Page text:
I have no natural athletic ability, although I have always looked as if I might—tall, broad-shouldered, with muscular arms and legs. I run slowly, with an awkward gait. To say that I throw like a girl is unfair to girls everywhere. P.E. class, to me, was something created to jeopardize my precious 4.0 grade point average. (I managed to eke out an A-minus, thanks to written tests and the credit given merely for showing up and suiting up, which turned out to be a pretty useful life lesson.) I swam well enough to be a lifeguard, but not swiftly enough to be part of Baltimore's ubiquitous swim team culture. I learned to ice-skate, but only after two miserable years of walking on my ankles. We had a word for kids like me in the 1970s, a decidedly non-P.C. one, derived from the term spasmodic. I heard that word a lot.
But when I was 14, I joined my mother for a tennis lesson and it looked, ever so briefly, as if I might have found a sport for which I had some aptitude. For a couple of weeks, we met with an instructor at the public courts near our house. The plan was for us to take lessons together, play together, improve together. Then my father put a stop to it. I was in an accelerated program at school that had a reputation for being difficult. He wanted me to focus on my studies. My mother continued her tennis lessons; her skills quickly outpaced mine, and she found a new partner.
For the next 40-plus years, I tried to play tennis off and on, but it was a frustrating experience, marked by what my first husband taught me to call the yips—a jittery mental state that made it impossible for me to execute the simplest strokes on a reliable basis. My forehand was awful. Nine times out of 10, I either lofted the ball way too high or hit it into the bottom of the net.
Flash forward to the summer of 2018: I decided my young daughter should take weekly tennis lessons with two sets of siblings. None of our kids seemed to have any particular talent for tennis, but I enjoyed the company of the other moms. And I found myself yearning to pick up a racket again and see whether I could unlock the tennis player I suspected was inside me. My father, dead for three years, was no longer calling the shots. Instead of wondering what might have been, I could find out what would be.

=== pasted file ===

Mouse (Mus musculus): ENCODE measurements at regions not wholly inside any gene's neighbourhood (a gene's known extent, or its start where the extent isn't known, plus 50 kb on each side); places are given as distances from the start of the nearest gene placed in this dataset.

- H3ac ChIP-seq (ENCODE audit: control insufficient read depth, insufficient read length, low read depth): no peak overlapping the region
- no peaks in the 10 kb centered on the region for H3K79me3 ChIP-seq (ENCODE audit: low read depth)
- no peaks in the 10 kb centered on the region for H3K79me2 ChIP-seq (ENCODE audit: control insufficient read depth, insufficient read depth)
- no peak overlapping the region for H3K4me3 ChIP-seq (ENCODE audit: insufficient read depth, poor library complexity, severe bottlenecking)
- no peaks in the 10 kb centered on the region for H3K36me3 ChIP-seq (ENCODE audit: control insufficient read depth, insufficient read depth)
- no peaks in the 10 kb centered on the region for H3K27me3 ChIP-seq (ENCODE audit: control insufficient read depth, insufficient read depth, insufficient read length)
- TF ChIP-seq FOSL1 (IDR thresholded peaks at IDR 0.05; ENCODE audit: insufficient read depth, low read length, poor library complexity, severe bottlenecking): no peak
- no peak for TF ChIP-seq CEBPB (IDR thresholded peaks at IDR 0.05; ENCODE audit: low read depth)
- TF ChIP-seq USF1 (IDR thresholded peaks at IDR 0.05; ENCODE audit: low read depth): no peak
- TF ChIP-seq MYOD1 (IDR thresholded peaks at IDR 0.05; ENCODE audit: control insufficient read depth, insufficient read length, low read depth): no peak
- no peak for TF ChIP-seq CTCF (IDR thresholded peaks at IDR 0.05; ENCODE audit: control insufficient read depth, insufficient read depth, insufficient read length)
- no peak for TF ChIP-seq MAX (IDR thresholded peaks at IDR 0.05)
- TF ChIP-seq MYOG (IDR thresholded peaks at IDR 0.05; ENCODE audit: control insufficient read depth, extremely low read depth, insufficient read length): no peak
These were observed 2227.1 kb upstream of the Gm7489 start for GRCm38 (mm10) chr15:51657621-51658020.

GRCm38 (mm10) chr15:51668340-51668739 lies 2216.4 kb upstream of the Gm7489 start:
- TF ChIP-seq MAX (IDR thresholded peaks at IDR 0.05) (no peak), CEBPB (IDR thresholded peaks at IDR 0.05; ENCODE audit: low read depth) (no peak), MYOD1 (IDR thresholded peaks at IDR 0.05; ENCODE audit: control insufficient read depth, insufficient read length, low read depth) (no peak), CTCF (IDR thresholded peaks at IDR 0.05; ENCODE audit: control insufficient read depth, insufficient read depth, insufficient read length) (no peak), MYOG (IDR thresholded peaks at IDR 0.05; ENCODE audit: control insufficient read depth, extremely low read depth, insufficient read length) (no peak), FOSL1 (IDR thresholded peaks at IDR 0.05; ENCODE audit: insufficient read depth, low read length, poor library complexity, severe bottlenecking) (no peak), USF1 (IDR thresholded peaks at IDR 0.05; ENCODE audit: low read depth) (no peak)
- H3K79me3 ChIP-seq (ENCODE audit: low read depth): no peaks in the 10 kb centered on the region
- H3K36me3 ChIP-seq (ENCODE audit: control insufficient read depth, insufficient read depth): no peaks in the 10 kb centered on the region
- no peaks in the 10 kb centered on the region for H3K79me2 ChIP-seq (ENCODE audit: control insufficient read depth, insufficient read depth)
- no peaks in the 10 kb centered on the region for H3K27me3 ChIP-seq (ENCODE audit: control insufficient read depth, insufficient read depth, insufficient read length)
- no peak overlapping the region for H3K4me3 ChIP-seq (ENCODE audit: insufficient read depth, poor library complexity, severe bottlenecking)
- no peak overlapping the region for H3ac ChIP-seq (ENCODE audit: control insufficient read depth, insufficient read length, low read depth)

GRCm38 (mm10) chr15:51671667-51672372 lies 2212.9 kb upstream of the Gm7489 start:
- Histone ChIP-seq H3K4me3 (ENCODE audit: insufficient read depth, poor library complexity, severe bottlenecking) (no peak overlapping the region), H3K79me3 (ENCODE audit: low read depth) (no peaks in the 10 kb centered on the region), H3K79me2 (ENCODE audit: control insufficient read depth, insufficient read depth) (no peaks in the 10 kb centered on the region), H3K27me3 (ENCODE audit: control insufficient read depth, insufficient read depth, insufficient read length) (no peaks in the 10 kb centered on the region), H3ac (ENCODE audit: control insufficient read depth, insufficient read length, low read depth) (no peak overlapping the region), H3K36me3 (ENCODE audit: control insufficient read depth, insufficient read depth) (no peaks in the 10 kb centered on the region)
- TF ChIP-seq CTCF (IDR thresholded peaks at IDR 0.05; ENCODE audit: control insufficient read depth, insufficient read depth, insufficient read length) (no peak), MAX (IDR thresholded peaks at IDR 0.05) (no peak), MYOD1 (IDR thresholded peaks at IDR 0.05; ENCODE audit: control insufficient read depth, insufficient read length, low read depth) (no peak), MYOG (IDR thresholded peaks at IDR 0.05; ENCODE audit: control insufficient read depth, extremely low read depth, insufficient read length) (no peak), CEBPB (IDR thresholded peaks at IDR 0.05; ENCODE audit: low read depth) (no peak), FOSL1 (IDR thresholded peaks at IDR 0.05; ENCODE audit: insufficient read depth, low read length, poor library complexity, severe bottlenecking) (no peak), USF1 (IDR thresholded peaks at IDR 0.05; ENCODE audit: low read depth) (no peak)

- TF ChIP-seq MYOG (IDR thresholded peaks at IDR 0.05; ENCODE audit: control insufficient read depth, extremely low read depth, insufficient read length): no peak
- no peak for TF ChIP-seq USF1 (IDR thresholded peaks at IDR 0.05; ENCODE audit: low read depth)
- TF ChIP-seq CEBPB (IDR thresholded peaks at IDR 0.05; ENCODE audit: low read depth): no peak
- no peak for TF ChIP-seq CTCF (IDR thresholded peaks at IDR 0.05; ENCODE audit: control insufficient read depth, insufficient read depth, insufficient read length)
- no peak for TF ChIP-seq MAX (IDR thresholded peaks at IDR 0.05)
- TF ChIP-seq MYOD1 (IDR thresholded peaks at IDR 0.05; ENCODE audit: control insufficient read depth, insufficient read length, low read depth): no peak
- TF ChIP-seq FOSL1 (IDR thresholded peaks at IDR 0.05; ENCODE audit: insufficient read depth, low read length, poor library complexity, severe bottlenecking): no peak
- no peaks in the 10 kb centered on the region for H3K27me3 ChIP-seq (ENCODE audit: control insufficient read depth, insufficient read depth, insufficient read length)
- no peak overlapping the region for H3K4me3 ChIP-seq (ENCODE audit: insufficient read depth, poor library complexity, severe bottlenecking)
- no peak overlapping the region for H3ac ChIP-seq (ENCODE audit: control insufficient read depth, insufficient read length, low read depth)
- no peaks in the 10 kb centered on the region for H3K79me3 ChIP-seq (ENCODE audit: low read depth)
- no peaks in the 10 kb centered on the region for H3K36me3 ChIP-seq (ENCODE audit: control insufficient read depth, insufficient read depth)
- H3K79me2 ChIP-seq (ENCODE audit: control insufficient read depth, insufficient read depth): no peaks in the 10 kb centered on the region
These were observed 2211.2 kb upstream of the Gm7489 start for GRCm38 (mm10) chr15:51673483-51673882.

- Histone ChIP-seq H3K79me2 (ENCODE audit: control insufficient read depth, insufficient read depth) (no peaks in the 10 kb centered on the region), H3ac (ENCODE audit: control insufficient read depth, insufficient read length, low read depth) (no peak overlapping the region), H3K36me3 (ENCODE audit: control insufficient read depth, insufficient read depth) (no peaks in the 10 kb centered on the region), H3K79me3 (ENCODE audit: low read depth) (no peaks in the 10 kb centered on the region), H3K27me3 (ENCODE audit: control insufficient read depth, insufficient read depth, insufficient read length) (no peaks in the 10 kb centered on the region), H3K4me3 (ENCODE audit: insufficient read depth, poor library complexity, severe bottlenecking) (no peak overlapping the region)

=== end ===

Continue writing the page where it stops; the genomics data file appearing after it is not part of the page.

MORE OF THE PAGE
I convinced one of the other moms that we should take lessons once our kids went back to school. Until then, it seemed unlikely that I could take on a new physical venture at the age of 59. Muscle memory is real, and most of my muscles have no memories. But six months later, barely a week has gone by when I have failed to play tennis. I’m still not athletic, but I'm strong. I’ve been working out with a trainer for almost 15 years. I walk or bike to run most errands. And as I’d suspected, some skills were still there—a two-handed backhand, a natural instinct for volleying, and a dogged competitiveness that makes me run for everything. “Great get,” my instructor says frequently. Mostly I hear: "Hit the ball all the way through, alllllllllllll the way through." My forehand thuds, thuds, thuds into the net, or soars embarrassingly high into the sky. Sometimes I want to stamp my feet in frustration. But I don’t. I just keep trying. If writing novels has taught me anything, it’s that progress isn’t linear.
So I persevere. I am a terribly competitive person. (That wording is chosen with precision. I care about winning and it’s terrible.) This is my father’s legacy; he loved to win. After decades of playing poker, he decided to stop, declaring with uncharacteristic self-knowledge: “I mourned a dollar lost more than I ever celebrated a dollar won.” My father was the competitor I faced most often. In checkers, gin rummy, Parcheesi, dominoes, and, sometimes, tennis. An indifferent, not particularly skilled player, he always rose to the occasion when I was on the other side of the net. He beat me like a drum, sometimes singing a taunting tune to boot. He wanted to be the kind of parent who could lose gracefully, maybe even intentionally, to his child. But once the game was afoot, he wanted to win.